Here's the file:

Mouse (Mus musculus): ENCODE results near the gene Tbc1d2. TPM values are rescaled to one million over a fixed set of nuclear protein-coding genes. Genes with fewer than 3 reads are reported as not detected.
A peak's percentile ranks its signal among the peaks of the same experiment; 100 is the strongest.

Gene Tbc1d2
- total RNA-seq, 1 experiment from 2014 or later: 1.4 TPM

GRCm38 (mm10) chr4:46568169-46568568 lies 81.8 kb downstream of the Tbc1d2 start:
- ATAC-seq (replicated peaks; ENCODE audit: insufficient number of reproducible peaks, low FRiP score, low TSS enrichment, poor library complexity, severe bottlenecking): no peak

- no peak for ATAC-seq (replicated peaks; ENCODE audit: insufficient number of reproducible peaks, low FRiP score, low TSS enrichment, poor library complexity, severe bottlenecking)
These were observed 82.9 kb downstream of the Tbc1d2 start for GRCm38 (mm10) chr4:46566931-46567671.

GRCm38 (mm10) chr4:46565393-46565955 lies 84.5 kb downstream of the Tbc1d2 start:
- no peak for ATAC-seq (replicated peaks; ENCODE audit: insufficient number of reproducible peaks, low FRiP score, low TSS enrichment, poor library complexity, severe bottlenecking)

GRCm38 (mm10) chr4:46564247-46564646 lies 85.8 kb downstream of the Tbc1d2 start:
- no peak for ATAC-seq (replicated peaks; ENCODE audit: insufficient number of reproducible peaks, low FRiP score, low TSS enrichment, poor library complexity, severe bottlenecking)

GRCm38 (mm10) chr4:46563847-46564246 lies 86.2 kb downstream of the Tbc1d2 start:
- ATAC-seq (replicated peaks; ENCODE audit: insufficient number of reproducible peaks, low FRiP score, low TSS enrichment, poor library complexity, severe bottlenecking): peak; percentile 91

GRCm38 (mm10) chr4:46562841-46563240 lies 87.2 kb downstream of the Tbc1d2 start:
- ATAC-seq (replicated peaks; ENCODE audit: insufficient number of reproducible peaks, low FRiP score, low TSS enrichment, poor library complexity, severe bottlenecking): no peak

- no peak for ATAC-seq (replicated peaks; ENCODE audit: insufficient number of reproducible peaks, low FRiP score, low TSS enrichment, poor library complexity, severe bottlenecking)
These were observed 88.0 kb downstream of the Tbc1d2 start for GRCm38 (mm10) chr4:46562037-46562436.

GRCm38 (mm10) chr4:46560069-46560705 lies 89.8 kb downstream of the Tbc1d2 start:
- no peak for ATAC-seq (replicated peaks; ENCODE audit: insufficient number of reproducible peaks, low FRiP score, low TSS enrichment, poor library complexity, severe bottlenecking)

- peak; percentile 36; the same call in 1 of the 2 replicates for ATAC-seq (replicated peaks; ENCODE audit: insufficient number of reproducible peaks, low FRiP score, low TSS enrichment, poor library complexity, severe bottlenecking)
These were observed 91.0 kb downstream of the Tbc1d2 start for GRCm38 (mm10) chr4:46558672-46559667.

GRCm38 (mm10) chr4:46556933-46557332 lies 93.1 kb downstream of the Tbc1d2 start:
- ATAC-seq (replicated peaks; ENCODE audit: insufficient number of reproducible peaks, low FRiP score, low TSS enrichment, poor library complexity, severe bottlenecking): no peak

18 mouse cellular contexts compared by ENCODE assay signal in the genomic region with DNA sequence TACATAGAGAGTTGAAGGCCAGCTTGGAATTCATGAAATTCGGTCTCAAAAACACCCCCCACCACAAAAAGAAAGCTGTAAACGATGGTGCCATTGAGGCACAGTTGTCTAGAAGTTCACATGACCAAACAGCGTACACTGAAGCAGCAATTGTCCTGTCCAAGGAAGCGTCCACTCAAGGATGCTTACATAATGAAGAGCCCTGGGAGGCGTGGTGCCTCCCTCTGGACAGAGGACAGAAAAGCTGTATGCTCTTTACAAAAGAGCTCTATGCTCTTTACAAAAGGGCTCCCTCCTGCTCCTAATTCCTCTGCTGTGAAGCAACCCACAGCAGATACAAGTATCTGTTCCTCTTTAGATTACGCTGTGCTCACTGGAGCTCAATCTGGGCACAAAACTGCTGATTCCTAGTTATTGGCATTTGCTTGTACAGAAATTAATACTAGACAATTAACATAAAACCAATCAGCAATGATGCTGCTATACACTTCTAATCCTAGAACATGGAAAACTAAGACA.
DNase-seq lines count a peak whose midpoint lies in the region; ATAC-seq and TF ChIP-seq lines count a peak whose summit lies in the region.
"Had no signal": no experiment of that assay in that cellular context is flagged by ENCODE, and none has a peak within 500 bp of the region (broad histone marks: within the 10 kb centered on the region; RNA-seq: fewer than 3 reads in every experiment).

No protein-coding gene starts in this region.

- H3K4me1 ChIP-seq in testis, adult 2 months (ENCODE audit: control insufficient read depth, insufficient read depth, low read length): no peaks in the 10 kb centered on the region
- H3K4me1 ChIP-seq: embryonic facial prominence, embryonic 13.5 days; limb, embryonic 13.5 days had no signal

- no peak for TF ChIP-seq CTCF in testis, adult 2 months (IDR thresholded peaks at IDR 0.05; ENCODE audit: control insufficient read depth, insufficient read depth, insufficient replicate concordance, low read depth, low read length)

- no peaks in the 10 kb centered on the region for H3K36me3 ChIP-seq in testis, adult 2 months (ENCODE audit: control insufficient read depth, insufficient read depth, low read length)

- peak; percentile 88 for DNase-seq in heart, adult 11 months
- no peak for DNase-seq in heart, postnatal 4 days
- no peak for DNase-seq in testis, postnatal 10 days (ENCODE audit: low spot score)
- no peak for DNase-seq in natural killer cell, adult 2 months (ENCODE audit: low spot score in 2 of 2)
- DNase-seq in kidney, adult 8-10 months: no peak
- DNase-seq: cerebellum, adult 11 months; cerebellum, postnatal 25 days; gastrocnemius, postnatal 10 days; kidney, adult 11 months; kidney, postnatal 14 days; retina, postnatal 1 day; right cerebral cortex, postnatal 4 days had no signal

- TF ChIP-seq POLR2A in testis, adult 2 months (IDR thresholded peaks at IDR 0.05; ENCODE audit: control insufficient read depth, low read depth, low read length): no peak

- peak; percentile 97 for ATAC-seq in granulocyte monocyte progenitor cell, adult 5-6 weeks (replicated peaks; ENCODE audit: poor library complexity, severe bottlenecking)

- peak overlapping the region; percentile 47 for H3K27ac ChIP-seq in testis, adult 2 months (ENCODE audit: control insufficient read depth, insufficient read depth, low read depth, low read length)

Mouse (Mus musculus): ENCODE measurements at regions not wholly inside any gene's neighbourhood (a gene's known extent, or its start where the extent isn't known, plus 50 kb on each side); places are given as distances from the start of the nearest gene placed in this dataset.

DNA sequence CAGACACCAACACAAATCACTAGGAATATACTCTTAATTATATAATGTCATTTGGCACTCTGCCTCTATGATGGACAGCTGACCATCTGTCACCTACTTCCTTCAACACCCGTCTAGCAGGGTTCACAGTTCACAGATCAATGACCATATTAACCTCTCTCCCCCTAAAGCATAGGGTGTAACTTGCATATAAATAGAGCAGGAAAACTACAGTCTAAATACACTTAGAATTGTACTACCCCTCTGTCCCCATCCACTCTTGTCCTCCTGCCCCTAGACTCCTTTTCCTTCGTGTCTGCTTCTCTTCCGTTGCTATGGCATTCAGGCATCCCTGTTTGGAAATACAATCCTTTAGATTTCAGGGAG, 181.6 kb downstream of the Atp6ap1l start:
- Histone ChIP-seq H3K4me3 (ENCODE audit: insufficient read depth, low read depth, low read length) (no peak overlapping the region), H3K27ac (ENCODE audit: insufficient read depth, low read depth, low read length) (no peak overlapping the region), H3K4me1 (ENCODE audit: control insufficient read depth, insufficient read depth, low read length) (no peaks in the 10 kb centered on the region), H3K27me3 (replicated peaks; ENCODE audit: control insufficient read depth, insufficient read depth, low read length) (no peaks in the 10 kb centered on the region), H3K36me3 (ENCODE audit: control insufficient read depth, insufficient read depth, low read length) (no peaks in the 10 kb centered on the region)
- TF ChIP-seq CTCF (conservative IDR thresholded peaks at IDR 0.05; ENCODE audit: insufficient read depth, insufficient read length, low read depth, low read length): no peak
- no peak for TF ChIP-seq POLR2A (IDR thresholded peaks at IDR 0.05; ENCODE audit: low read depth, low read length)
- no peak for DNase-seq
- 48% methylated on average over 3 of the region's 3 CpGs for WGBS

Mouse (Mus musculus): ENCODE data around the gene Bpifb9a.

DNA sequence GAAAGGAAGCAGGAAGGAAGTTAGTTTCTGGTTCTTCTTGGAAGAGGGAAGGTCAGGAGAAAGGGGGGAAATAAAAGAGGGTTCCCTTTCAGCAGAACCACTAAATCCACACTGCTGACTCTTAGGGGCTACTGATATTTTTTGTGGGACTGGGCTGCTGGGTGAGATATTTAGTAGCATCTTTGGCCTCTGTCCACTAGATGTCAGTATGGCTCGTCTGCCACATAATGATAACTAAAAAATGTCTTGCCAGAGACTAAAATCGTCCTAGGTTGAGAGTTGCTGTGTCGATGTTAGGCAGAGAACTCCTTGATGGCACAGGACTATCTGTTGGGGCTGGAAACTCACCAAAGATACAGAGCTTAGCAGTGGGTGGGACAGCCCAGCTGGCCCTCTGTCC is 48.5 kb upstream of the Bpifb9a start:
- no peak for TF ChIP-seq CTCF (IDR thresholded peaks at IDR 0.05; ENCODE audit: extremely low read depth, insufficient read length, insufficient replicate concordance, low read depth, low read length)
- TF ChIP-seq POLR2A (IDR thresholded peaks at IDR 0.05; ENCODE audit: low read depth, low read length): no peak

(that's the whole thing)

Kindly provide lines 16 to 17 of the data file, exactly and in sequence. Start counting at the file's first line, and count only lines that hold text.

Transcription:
- ATAC-seq (replicated peaks; ENCODE audit: insufficient number of reproducible peaks, low FRiP score, low TSS enrichment, poor library complexity, severe bottlenecking): no peak

- no peak for ATAC-seq (replicated peaks; ENCODE audit: insufficient number of reproducible peaks, low FRiP score, low TSS enrichment, poor library complexity, severe bottlenecking)